In Addis Ababa, Ethiopia, urban gardening brings a livelihood and critical nutrition to a country where the Joint U.N. Program on HIV/AIDS (UNAIDS) reports more than 800,000 people live with HIV and 1 million are AIDS orphans.
The Urban Gardens Program first started as a joint effort by local nonprofit Progress Integrated Community Development Organization (PICDO) and the U.S. Agency for International Development (USAID). With funding from the President’s Emergency Plan for AIDS Relief (PEPFAR), the Program combined sustainable agriculture and public health to provided women and children affected by HIV with nutritional vegetables and a way to generate an income.
According this USAID video featuring some of the gardeners, children gardening at their schools typically sell 70 percent of the produce and take the rest home to their family or caretakers. As stated in the World Health Organization’s (WHO) publication, Living Well with HIV/AIDS, adequate nutrition is essential for maintaining health and allowing the body’s immune system to fight infectious viruses such as HIV.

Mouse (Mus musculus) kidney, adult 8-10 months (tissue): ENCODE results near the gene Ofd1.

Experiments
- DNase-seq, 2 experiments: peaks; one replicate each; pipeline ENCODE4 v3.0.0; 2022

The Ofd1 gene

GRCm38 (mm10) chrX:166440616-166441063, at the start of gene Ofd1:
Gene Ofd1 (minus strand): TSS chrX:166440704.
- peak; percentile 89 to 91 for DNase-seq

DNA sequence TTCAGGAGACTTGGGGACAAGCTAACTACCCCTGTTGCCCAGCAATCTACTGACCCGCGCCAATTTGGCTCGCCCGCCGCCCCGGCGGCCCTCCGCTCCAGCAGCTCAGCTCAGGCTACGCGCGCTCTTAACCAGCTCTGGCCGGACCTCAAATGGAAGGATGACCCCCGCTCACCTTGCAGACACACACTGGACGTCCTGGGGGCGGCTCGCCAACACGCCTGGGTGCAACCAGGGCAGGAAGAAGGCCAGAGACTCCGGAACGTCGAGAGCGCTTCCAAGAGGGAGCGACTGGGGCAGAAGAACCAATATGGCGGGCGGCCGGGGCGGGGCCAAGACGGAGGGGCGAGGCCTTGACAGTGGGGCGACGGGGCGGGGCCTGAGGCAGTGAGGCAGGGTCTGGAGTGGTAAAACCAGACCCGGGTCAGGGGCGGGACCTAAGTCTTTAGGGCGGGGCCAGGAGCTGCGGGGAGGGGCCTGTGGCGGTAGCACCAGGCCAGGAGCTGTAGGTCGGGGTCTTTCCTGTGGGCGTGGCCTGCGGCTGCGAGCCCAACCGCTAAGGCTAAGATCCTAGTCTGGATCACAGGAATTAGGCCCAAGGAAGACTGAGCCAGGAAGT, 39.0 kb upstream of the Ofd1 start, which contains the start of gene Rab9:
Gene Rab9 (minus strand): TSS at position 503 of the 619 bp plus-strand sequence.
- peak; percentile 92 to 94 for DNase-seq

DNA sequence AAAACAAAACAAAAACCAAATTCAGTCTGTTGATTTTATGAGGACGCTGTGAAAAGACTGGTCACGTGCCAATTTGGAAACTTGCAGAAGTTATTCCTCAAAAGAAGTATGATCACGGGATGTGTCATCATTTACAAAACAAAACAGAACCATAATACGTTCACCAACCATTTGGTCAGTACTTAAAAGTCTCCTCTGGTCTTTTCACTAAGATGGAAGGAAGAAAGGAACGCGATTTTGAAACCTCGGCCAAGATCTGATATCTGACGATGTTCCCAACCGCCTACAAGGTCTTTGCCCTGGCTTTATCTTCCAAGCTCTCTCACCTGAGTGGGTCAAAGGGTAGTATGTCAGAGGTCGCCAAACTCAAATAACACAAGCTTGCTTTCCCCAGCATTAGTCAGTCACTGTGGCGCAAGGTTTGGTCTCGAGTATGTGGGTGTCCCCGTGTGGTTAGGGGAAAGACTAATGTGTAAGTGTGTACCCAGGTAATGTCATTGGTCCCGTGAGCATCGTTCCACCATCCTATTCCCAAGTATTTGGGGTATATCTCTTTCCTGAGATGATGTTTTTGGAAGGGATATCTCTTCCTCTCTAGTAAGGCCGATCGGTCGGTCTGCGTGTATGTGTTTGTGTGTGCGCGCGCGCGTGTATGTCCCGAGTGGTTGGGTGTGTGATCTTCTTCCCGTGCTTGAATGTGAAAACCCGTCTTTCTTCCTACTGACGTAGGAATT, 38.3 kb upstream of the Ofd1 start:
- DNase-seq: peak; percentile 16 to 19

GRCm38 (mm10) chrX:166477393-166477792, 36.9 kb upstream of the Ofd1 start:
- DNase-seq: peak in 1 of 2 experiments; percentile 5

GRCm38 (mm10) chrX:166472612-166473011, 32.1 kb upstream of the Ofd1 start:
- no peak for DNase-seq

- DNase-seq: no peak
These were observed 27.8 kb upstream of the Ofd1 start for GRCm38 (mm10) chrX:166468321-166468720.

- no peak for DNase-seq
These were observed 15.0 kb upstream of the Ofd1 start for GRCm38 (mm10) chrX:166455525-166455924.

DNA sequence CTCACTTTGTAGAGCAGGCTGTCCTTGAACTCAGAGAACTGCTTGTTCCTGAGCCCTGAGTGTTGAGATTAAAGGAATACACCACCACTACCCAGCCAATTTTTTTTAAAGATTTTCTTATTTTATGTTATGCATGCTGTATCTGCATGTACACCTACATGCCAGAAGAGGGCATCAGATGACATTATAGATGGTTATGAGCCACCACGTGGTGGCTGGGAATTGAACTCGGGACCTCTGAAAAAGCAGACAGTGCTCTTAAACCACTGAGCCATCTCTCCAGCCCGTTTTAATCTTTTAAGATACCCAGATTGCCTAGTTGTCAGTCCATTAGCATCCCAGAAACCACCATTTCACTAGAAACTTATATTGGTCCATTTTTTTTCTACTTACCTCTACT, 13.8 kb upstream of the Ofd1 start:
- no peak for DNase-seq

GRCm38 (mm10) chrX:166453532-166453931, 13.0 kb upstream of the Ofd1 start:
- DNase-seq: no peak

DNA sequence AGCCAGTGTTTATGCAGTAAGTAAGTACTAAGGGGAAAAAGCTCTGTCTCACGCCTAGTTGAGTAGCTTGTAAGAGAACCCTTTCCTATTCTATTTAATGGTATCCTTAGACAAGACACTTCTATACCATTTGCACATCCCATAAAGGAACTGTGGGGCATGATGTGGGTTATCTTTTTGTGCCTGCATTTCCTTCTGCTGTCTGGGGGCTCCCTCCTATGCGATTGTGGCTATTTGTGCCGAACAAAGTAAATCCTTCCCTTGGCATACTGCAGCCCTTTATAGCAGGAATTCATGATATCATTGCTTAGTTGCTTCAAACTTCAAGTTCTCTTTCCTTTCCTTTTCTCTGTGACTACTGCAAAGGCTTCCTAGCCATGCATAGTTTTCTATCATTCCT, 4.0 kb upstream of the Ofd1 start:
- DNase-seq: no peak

The program helps women and children develop useful skills and infrastructure, such as knowledge of soil preparation, drip irrigation and produce marketing.
PEPFAR funding for the program officially ended in 2012, after reaching 115,680 orphaned or vulnerable children, forming 384 group savings and loan associations and providing recommendations for urban agriculture policy. Through PICDO and donations by local schools, the gardens continue to bring nutrition and financial stability to low income and vulnerable Ethiopians.
At the close of USAID’s involvement in the program, former project leader Nancy Russell said it biggest legacy is the “sustainability of gardens and the newly empowered gardeners who will continue to mentor others in their communities.”